He called again just before his departure, and saw her alone. As at first, she appeared to veil the woman in her nature completely, while, at the same time, the mild lightning of her eyes played about him.

Although consciously on his guard he found himself fascinated in spite of himself by her marvellous beauty, and his curiosity piqued more than ever. He discovered that her range of reading was wide, especially in modern European literature, and he was charmed by her broad, liberal views. Perhaps it was because he was singularly free from egotism that he was so conscious of her fine reticence which took the mask of apparent frankness. Most men would have been flattered by her seeming interest in them and willingness to listen to all they had to say about themselves. According to Clancy's opinion, conversation should be an equal interchange. He looked direct into Miss Ainsley's eyes. They bewildered and perplexed him, for they appeared to gather the rays of some light he did not understand and focus them upon himself. He wished he could see her in the society of other men and could learn more of her antecedents so that he might better account for her, but he went away feeling that she was more of an enigma than ever.

The glamour of her perplexing personality was upon him during much of his journey, but as he approached his native city thoughts of Mara predominated. Was she utterly estranged, and was the secret of her coldness due to the truth that he had never had any real hold upon her heart? If Mrs. Hunter had not so harshly interposed at the critical moment of their last interview, he believed that he would have discovered why it was she said he was "breaking her heart." Was it because he charged her with disloyalty to her kindred? Or had his own course which she felt was separating them some part in her distress? The fact that she had been silent to his last appeal, that she had proved his fears in regard to her poverty to be true, yet had sought aid from such an unexpected source, rather than permit him to endow her with his love and all that it involved, forced him to the miserable conclusion that she had at least decided against him.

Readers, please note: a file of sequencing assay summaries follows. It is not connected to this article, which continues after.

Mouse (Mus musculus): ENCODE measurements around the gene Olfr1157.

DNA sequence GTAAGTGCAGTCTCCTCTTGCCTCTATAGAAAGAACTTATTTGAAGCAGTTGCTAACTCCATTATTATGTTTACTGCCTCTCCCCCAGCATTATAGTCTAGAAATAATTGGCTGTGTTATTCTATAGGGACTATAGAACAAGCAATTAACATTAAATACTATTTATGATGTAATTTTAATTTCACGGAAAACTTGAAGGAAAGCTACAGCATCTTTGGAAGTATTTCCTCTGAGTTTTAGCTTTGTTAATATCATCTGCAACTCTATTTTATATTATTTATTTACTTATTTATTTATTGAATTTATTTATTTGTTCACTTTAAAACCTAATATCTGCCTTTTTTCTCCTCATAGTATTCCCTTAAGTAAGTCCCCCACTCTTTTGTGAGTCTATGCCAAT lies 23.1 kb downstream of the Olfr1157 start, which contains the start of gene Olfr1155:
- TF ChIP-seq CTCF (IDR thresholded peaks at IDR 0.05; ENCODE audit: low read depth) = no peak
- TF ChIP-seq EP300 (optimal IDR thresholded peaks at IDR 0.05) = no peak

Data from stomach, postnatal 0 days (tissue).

But hope dies hard in a lover's breast. He longed to see her again, yet how could he see her except in the presence of others?

He knew they soon would meet; he was determined that they should; and possibly something in her involuntary manner or expression might suggest that she had thought of his words in his absence.

She had thought of his words as we know, but she had also been given other food for reflection which the following chapter will reveal.